During the initial COVID-19 outbreak, a small community group decided to organize grocery deliveries to low-income seniors. Time was of the essence and participants in the fledgling project didn’t have time to file for 501(c)(3) status or build fiscal infrastructure. Fortunately an established not-for-profit agreed to act as a fiscal sponsor — providing a legal and financial umbrella to the project.
Should your not-for-profit consider offering fiscal sponsorship to charitable groups such as this one? It could help extend your charitable mission and boost your profile.
Both Parties Win
In a fiscal sponsorship, a 501(c)(3) sponsor is legally responsible for the charitable project it partners with. It acts as employer to the project’s paid workers and manages all of its funds. Donations and grants are made directly to the fiscal sponsor, thus qualifying donors for a charitable deduction.
Such relationships can provide much-needed infrastructure and fiscal management to a small charitable project. By making it possible to receive donations, sponsorships can make more funds available. Plus, associating with an established charity can enhance the project’s credibility.
These arrangements benefit sponsors, too. A sponsorship can provide greater exposure for your organization, possibly resulting in new donors for established programs. When you choose a project that shares your mission and basic objectives, it can enhance your own program offerings with minimal monetary outlay. Although sponsorships aren’t intended to provide income for sponsors, not-for-profits often charge a nominal fee to offset their overhead costs.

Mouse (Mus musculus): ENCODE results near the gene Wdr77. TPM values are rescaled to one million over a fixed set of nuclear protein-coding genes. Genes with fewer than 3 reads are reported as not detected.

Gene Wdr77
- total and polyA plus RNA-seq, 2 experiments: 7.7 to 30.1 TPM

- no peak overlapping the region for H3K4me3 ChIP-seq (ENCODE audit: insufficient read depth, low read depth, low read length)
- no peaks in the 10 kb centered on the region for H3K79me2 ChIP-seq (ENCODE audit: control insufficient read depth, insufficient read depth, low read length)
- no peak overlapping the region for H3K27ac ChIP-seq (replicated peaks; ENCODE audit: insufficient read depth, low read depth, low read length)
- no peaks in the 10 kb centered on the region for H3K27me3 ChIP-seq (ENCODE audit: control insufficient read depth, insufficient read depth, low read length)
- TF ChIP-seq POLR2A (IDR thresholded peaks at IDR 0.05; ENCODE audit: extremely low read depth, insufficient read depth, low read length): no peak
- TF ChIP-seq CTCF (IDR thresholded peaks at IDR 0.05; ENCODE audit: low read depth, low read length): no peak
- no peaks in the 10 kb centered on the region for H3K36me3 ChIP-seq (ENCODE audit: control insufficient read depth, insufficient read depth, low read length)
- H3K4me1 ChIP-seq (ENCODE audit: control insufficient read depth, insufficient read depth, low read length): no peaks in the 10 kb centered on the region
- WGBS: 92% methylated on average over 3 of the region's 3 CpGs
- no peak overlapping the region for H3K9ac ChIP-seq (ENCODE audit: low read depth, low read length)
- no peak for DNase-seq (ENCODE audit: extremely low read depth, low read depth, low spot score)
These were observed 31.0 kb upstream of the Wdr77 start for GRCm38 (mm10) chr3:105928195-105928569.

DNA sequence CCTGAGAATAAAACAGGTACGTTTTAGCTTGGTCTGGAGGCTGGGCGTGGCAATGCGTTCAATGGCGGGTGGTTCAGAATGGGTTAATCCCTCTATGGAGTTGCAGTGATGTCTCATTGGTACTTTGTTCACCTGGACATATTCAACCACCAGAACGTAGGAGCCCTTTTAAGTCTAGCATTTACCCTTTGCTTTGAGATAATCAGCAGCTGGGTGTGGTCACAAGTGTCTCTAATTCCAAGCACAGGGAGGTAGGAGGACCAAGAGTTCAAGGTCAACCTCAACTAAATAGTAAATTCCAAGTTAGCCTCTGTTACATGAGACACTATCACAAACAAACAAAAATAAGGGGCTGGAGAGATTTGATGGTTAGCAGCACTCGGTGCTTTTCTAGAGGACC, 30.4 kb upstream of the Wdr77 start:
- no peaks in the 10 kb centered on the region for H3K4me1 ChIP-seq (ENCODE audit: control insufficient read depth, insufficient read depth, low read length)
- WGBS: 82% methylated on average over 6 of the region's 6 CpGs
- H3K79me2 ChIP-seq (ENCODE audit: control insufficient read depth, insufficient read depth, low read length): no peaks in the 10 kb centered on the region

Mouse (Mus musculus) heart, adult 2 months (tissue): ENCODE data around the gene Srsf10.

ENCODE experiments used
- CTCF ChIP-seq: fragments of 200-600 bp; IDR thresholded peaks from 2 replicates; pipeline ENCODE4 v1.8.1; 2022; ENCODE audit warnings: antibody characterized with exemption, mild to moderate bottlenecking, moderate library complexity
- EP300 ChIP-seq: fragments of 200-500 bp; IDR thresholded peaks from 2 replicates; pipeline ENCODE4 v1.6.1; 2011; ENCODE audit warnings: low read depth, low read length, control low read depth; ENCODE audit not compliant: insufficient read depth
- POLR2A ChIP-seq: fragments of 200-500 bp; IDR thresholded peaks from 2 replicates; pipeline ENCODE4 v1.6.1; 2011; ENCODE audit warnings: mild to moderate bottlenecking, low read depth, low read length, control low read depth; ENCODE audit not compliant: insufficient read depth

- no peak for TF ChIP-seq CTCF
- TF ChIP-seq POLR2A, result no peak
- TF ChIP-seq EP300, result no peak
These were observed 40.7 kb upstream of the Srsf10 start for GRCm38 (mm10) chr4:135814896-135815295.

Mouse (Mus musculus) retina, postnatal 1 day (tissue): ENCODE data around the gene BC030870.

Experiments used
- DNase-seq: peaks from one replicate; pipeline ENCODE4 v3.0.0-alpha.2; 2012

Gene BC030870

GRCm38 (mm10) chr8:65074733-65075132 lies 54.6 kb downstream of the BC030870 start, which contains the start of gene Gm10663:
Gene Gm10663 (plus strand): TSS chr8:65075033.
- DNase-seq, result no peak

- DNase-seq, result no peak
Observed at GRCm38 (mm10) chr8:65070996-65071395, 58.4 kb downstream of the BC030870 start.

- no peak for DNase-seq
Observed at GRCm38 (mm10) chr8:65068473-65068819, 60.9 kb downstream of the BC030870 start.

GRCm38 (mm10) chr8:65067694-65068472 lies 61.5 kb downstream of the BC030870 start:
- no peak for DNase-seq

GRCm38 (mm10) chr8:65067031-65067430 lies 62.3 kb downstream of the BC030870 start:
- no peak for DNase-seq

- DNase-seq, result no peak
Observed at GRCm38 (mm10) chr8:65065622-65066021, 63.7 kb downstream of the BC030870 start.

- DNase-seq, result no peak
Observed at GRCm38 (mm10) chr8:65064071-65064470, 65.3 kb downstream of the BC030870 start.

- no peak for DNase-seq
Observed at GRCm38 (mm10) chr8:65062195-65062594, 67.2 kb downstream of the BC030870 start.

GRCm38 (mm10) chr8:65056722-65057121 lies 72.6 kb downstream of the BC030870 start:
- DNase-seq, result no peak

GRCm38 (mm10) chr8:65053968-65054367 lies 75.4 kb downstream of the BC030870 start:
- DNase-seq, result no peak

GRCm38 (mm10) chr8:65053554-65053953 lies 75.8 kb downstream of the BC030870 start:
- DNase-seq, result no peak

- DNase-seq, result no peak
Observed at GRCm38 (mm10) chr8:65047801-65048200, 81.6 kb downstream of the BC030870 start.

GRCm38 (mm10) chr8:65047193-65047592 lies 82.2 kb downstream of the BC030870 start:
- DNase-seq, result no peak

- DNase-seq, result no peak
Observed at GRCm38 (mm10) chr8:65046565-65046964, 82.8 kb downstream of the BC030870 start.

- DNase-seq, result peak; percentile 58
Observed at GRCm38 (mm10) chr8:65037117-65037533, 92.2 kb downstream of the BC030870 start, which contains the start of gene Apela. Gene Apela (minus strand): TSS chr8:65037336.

Projects that can best benefit from a fiscal sponsorship generally include those that are temporary, too small to have staff or much infrastructure, or waiting to secure 501(c)(3) status but need to get up and running quickly. Another class of projects are those outside the United States that want to attract U.S. donations.
When you find a good candidate, make sure you thoroughly discuss each partner’s expectations and roles. Mutually agree on start and termination dates and decide which group will make decisions about what. Because nothing causes conflict like money issues, be sure to decide on the sponsorship charge (up to 10% is typical), how disbursements will be handled and who will facilitate audits and required reporting.
Both parties must understand the key responsibilities in the relationship. Ultimately, the fiscal sponsor is responsible because its organization and the small project are legally one entity.
Legal and Financial Risks
It’s easy to see why small charitable projects seek fiscal sponsorships, but potential sponsors also have good reason to enter into one. Just be sure to properly vet any prospective partner and work with attorneys and financial advisors to craft an agreement that will help you minimize legal and financial risks.
For more information about how PKF Texas serves not-for-profits, visit www.PKFTexas.com/not-for-profit.